Flood proofing

Flood proofing describes structural measures taken to protect building facilities from flood water (World Meteorological Organization 2012). Temporary flood-proofing measures on buildings and dwellings include blocking or sealing entrances or windows and the use of sandbags or inflatable tubes to keep flood waters away (Hyndman & Hyndman 2011). These were used in New Orleans, during the 2005 Hurricane Katrina after the failure of Mississippi levees. Permanent flood-proofing measures include use of hazard-resistant designs, such as raising living or working spaces high above the possible flood level (Attems et al. 2019). This study investigated the application of these flood-proofing measures in reducing the vulnerability to floods in Mbire district.

Flood forecasting and warning systems

Flood-control measures can be used in combination with flood forecasting and warning systems. According to Bariweni et al. (2012), flood warning is to advice ahead of time on conditions that are likely to cause flooding to property and a potential risk to life. Thus, communication systems for public warning must be well planned so that other procedures such as evacuation could be initiated. Ways to disseminate warnings include the Internet, radios, televisions, cell phones or telephones, warning sirens or bells, public address systems, and at the village level by bicycle and on foot (Inayath 2016). It is also imperative to consider how indigenous knowledge systems have been applied. This is because, over the years, disaster-affected communities have evolved their own coping strategies and early warning systems through the use of indigenous knowledge (Chanza & De Wit 2016). For instance, in Muzarabani district, Zimbabwe, easterly winds indicate an imminent storm, which results in severe flooding as well as torrential rainfall (Ncube-Phiri, Mudavanhu & Mucherera 2015). It is, therefore, of interest to find out which systems are being applied in Mbire district and how the early warning information is being disseminated for flood vulnerability reduction.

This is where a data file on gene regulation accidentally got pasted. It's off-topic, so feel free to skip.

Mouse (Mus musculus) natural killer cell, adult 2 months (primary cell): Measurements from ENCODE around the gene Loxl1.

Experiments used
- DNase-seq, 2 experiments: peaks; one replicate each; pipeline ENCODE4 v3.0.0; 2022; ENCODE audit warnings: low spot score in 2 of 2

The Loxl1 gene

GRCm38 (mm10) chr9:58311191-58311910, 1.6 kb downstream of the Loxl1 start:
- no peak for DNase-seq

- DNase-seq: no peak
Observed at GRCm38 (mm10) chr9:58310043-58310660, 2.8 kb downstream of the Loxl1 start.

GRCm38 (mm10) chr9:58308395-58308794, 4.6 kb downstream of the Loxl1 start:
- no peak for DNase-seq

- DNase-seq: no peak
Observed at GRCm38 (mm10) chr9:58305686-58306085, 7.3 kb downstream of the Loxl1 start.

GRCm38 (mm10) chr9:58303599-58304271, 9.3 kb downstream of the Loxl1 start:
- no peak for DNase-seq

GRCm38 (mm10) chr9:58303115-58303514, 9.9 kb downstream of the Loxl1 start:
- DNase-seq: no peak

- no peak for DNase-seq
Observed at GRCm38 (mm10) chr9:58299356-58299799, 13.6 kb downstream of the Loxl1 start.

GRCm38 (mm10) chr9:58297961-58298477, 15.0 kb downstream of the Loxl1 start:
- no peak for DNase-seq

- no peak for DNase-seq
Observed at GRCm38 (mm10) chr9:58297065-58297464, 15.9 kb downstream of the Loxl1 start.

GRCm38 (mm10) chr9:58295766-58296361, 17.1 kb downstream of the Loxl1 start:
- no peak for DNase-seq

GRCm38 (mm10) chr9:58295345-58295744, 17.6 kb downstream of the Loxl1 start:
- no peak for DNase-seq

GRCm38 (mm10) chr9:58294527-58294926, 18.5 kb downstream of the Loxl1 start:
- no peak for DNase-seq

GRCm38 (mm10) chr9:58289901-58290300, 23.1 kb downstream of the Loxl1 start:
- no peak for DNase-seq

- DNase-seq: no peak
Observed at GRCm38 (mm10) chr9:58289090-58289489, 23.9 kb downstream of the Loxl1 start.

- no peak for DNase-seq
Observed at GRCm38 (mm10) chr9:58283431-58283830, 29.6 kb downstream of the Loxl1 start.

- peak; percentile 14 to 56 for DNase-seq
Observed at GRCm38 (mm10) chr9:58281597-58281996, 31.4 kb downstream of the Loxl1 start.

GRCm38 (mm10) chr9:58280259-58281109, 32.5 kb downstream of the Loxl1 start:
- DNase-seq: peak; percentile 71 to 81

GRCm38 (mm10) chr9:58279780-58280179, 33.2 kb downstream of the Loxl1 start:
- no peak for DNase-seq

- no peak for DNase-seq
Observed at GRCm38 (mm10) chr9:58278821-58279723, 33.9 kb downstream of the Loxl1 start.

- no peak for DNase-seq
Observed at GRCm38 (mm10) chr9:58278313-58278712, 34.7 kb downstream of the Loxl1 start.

Community preparedness

The International Federation of the Red Cross and Red Crescent Societies (2000) defined preparedness as: